In the Summa Theologiae or Summa Theologica, Thomas Aquinas outlines distinct senses for the noun phrase "subsistent thing" (i.e., this particular thing). I guess that ST I.75.2, Reply to Obj. 1 touches on the question I used to have when reading Aquinas. He there maintains that "this particular thing" can be understood in two senses: a) "for anything subsistent" and b)"for that which subsists, and is complete in a specific nature." The soul (according to Aquinas) is "this particular thing" in the first sense, but evidently not in the second. So he does not conceive of the soul as subsisting in a Cartesian manner. Descartes memorably refers to himself as a "thinking thing" (res cogitans) yet it doesn't seem that Aquinas would identify the person with the soul like the French Catholic Descartes does.
Kevin Corcoran parses the topic in Rethinking Human Nature: "Here is one way to mark the difference between Aquinas and Descartes. In both views, there are two 'things.' In Descartes' view, the two things are complete substances (soul and body). In Aquinas' view, there are two incomplete substances (soul and matter) that jointly compose a complete substance (a human being)." See Corcoran, page 38.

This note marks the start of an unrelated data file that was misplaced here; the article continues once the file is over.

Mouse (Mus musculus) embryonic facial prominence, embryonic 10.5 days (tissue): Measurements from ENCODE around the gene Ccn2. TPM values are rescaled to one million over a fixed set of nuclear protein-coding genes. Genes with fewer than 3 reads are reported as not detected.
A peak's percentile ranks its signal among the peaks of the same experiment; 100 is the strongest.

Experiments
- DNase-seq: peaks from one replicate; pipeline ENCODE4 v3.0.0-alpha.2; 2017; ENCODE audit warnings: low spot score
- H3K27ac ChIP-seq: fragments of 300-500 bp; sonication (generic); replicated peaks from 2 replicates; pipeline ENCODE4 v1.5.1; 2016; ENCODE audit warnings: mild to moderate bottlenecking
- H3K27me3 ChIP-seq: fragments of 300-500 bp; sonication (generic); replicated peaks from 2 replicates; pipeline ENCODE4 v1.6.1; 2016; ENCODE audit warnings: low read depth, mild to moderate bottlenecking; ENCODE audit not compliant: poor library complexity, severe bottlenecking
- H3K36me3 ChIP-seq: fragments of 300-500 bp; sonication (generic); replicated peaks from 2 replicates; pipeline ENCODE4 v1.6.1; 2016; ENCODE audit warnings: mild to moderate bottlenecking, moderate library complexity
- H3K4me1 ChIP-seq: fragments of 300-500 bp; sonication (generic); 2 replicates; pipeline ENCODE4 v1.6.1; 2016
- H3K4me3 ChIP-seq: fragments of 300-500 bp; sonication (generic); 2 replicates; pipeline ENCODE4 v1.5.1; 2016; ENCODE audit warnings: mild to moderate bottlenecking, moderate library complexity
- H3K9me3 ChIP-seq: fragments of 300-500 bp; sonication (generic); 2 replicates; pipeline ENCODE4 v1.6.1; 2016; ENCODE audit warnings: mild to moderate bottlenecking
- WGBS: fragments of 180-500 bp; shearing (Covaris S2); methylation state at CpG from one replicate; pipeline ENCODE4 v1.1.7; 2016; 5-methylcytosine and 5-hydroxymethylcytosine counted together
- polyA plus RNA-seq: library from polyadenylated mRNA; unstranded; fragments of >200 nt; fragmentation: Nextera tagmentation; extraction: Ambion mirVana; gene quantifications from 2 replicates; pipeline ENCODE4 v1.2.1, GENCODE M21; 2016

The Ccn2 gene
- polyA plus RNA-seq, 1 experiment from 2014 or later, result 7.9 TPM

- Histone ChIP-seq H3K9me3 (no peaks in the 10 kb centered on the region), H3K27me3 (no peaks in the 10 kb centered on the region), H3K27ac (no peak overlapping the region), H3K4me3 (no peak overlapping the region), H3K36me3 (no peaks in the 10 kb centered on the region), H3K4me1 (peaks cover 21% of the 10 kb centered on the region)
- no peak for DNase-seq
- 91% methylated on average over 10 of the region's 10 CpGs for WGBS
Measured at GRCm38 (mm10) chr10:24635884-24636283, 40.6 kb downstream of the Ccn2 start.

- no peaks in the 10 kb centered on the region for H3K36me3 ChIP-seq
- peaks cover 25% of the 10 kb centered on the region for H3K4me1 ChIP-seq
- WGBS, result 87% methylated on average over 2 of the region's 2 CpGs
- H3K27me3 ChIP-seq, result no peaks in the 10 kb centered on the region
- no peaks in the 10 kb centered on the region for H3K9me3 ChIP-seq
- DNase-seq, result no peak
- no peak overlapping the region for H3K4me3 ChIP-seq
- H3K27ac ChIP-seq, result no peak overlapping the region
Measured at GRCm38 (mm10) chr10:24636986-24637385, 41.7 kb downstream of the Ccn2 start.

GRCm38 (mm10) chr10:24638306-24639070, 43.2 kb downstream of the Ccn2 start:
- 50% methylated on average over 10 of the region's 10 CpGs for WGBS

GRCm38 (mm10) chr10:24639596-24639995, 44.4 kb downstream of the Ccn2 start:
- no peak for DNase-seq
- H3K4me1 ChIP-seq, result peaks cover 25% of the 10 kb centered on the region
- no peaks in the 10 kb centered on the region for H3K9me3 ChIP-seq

This observation is based on ST I.75.4: "Not every particular substance is a hypostasis or a person, but that which has the complete nature of its species. Hence a hand, or a foot, is not called a hypostasis, or a person; nor, likewise, is the soul alone so called, since it is a part of the human species."